The Doctrine of Federalism

            "In the compound republic of America, the power surrendered by the people is first divided between two distinct governments, and then the portion allotted to each subdivided among distinct and separate departments. Hence a double security arises to the rights of the people. The different governments will control each other, at the same time that each will be controlled by itself." --James Madison

The Federal Government Should Confine
Itself to Its Constitutional Powers

            "It is important, likewise, that the habits of thinking in a free country should inspire caution to those entrusted with its administration, to confine themselves within their respective constitutional spheres; avoiding in the exercise of the powers of one department to encroach upon another.--The spirit of encroachment tends to consolidate the powers of all the departments in one, and thus to create, whatever the form of government, a real despotism.--A just estimate of that love of power, and proneness to abuse it, which predominates in the human heart, is sufficient to satisfy us of the truth of this position." --George Washington

The Federalist

            "The best commentary on the principles of government which has ever been written." --Thomas Jefferson

            "The Federalist ... is a complete commentary on our Constitution, and is appealed by all parties in the question to which that instrument has given birth. Its intrinsic value entitles it to the highest rank, and the part two of its authors performed in framing the Constitution put it very much in their power to explain the views with which it was framed."--Chief Justice John Marshall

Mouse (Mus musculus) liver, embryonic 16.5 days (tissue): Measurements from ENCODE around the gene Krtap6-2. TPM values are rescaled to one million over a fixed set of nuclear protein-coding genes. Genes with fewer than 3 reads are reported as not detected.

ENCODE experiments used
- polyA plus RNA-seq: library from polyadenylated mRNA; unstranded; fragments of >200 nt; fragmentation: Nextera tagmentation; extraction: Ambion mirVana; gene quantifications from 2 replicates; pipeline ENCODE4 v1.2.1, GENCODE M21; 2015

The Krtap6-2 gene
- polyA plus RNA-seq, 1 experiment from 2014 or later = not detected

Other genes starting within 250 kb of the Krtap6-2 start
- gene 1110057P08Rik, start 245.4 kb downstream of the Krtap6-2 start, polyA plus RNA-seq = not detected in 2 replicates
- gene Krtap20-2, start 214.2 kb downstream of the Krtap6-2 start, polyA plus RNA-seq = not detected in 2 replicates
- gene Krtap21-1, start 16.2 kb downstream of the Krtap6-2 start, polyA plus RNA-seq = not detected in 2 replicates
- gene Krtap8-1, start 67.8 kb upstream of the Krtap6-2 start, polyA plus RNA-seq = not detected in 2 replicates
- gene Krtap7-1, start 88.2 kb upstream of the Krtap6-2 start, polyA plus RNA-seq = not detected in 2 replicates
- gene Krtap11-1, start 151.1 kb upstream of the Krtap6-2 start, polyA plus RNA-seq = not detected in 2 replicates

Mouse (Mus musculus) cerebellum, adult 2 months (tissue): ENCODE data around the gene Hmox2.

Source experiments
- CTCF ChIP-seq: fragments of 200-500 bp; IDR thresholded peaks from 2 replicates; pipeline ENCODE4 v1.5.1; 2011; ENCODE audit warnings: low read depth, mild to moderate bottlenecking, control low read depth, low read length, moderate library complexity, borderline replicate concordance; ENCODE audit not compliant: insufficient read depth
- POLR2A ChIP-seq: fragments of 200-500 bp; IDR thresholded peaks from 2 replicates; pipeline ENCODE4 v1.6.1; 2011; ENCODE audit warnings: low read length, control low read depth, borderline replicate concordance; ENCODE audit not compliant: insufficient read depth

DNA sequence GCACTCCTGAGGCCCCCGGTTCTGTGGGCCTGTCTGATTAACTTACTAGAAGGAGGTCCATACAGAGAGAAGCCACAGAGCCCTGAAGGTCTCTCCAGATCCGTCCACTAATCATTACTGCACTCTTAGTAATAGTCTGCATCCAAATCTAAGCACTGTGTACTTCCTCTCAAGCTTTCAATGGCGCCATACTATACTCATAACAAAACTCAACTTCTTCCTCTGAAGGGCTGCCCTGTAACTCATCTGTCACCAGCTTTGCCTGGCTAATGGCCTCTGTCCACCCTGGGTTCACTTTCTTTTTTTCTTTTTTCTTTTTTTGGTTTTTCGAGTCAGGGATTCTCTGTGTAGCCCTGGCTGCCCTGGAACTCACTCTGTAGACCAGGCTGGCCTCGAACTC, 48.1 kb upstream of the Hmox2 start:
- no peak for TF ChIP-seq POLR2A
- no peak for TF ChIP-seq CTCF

"The Federalist may fairly enough be regarded as the most authentic exposition of the text of the federal constitution, as under stood by the body which prepared and the Authority which accepted it." --James Madison

            "I know not, indeed, of any work on the principles of free government that is to be compared, in instruction and in intrinsic value, to this small and unpretending volume of The Federalist; not even if we resort to Aristotle, Cicero, Machiavelli, Montesquieu, Milton, Locke, or Burke. It is equally admirable in the depths of its wisdom, the comprehensiveness of its views, the sagacity of its reflections, and the fearlessness, candor, simplicity, and elegance with which its truths are uttered and recommended." --Chancellor James Kent

            The Federalist is "the most instructive work on political science ever written in the United States.... It ranks first in the world's literature of political science." --Charles Beard

Religion and Morality Are Indispensable Ingredients of Republican Government

            "Of all the dispositions and habits, which lead to political prosperity, Religion and morality are indispensable supports.--In vain would that man claim the tribute of Patriotism, who should labour to subvert these great Pillars of human happiness, these firmest props of the duties of Men and Citizens.--The mere Politician, equally with the pious man, ought to respect and to cherish them.--A volume could not trace all their connexions with private and public felicity.--Let it simply be asked where is the security for property, for reputation, for life, if the sense of religious obligation desert the oaths, which are the instruments of investigation in Courts of Justice? And let us with caution indulge the supposition, that morality can be maintained without religion.--Whatever may be conceded to the influence of refined education on minds of peculiar structure--reason and experience both forbid us to expect, that national morality can prevail in exclusion of religious principle." --George Washington